There’s a reason we feel more clear-headed after a good night’s sleep: we are. Sleep boosts alertness, replenishing the neurotransmitters that organize the neural networks in our brains. These networks are essential not only for memory, but also for learning, mental performance and problem solving.

Sleep gives the brain time to detox

Sleep helps restore the brain by flushing out toxins (including harmful proteins) that build up during waking hours. Our brains have a drainage system based on the movement of clear cerebrospinal fluid through channels surrounding the blood vessels. The process, has been named the brain’s glymphaticsystem by researchers.

Sleep enables our brains to perceive pleasure

The link between sleep and pleasure has to do with stress. The more stressed we are, the less we sleep; the less we sleep, the more stressed we get. The result is lowered levels of DHEA, the “life is good” hormone. Without sufficient DHEA, it’s harder for us to experience happiness. It doesn’t just seem as if we’re in a bad mood. Chemically, we are.

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Sleep and the Brain – The Healing Power of Sleep

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sleep deprivation and health

Sleep Deprivation and Health – What Happens When You Don’t Sleep for Days

After 24 Hours: You May Have Trouble Focusing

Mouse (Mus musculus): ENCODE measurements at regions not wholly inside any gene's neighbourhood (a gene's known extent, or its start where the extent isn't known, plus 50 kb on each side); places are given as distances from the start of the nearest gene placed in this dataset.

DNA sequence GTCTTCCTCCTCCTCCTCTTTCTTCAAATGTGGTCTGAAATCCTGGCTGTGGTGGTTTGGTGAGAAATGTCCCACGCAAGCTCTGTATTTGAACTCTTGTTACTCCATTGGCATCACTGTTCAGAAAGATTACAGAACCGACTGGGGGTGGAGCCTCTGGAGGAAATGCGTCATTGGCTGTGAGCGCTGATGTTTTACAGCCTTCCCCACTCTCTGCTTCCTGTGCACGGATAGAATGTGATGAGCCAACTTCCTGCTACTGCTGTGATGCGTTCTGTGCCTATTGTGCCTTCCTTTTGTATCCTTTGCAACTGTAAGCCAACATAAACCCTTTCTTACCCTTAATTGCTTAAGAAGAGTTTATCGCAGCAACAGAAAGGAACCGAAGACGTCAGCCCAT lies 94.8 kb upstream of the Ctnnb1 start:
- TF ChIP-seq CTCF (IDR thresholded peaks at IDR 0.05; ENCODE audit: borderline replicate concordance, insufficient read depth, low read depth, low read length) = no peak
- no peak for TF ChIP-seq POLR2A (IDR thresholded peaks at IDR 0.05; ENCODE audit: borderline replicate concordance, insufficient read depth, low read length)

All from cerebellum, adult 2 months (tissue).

The biggest thing that happens when you’re sleepless for 24 hours (or more) is that your ability to focus and pay attention slips, according to a 2010 analysis of studies published in Psychology Bulletin. They found that the big thing to suffer was “simple vigilance”, or your ability to pay attention to one kind of stimuli at a time.

The brain also finds it a lot more difficult to filter out relevant information from everything it picks up. A study from the Journal of Neuroscience found that, after one night without sleep, people were much less able to filter out irrelevant stimuli, leading to confusion from taking in too much information.

36 Hours: You May Struggle To Remember Things

One study showed that, while even a little bit of sleep deprivation has a negative effect on the cardiovascular system, after 39 hours without sleep, the pressure on the subjects’ hearts had increased, with a higher heart rate and bigger variations in blood pressure.

At this point of sleep deprivation, your cognitive performance is deteriorating, too. You won’t be able to recall faces properly, and your ability to remember words will be significantly impaired.

48 Hours: You May Get Sick More Easily